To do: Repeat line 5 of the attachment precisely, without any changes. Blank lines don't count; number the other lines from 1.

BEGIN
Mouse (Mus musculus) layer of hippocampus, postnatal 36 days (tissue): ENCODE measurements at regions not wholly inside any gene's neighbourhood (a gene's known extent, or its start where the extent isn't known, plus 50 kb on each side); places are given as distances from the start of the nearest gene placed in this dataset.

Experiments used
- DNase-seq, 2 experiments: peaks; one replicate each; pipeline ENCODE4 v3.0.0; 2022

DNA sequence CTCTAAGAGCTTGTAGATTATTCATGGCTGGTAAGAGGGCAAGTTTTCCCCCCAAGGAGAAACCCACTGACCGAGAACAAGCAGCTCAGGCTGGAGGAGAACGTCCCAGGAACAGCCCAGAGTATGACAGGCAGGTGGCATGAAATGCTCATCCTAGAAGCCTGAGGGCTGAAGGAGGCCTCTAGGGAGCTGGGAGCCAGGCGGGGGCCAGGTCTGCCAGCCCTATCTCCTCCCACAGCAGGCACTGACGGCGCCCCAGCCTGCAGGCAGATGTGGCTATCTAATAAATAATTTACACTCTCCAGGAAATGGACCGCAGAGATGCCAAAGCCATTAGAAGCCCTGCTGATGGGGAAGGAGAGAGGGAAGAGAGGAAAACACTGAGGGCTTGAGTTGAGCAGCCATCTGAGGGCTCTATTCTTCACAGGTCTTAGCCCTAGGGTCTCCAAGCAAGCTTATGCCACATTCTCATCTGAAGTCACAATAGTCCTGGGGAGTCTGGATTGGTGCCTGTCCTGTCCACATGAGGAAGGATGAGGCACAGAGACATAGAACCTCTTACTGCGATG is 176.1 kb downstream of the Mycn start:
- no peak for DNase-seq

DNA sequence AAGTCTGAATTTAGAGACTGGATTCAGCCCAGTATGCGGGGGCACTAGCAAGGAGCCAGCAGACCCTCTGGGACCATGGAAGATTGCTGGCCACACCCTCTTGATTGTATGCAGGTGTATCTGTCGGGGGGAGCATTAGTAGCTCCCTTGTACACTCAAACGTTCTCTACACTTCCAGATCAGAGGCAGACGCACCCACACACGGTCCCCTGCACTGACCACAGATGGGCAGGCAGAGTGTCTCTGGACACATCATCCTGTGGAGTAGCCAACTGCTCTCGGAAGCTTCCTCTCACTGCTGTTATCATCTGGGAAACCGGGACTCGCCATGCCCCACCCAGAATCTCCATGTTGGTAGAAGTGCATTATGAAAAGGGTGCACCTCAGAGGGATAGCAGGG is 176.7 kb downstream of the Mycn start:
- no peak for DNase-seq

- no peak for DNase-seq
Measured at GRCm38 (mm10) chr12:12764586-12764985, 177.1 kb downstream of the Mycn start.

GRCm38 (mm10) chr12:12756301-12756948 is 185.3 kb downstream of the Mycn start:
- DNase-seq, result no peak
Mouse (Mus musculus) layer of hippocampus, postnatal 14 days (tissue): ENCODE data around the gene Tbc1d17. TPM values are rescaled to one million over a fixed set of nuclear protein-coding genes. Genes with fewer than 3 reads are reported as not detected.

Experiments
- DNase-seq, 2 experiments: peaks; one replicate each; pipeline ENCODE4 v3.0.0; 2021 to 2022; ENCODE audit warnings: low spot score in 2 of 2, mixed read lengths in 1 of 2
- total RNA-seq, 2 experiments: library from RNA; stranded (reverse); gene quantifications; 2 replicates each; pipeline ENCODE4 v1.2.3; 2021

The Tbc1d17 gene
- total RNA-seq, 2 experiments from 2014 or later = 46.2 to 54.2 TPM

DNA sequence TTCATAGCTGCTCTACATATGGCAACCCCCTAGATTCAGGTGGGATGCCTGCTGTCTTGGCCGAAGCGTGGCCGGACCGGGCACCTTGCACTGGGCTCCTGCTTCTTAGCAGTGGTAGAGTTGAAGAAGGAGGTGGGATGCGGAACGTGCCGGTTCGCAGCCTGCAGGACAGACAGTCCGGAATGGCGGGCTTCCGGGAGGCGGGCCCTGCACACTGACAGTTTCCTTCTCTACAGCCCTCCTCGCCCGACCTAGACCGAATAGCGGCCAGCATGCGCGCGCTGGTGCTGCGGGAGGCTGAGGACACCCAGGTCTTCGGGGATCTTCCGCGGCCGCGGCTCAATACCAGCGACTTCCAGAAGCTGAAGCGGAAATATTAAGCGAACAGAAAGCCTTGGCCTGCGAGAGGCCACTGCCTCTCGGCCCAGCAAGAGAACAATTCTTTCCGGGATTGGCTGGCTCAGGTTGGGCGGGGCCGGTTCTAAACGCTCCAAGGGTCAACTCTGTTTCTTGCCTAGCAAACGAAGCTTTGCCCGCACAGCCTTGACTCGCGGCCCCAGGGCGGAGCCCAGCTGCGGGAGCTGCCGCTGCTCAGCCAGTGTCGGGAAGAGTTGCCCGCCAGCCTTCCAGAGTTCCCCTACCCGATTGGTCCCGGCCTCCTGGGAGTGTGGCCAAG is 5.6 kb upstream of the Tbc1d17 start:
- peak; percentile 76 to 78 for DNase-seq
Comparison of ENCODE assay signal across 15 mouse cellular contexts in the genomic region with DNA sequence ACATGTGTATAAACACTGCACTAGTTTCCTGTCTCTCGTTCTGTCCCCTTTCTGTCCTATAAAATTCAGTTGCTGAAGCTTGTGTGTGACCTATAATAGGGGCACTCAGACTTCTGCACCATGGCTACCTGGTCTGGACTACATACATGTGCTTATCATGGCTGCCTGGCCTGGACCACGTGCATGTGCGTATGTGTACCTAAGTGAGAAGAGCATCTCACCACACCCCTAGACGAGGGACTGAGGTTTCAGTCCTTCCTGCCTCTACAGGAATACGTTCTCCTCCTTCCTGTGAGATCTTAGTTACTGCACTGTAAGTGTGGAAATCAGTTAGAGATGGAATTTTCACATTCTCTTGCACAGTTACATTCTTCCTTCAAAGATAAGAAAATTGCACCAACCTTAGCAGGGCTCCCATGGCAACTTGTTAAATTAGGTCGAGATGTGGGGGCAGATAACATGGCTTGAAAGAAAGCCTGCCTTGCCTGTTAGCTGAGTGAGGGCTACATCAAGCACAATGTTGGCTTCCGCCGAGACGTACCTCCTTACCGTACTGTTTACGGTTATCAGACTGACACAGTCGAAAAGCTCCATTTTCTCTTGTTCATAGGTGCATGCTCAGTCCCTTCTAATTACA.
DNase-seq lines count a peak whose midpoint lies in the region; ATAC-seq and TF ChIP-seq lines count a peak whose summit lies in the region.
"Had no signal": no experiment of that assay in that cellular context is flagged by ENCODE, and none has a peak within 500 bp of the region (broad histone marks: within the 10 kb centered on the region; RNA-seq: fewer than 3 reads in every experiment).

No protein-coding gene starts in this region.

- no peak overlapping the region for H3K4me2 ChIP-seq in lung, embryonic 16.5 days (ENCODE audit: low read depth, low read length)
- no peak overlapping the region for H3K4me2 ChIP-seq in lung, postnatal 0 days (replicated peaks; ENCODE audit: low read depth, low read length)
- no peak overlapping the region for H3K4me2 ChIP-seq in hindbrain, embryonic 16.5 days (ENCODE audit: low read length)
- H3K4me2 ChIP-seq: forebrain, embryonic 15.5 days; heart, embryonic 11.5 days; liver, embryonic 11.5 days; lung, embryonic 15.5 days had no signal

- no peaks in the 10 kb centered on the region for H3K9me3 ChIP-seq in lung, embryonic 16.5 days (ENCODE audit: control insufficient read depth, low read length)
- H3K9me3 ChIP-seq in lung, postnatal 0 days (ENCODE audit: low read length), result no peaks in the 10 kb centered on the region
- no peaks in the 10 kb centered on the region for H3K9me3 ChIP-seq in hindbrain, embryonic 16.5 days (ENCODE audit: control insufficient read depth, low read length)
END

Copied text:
- no peak for DNase-seq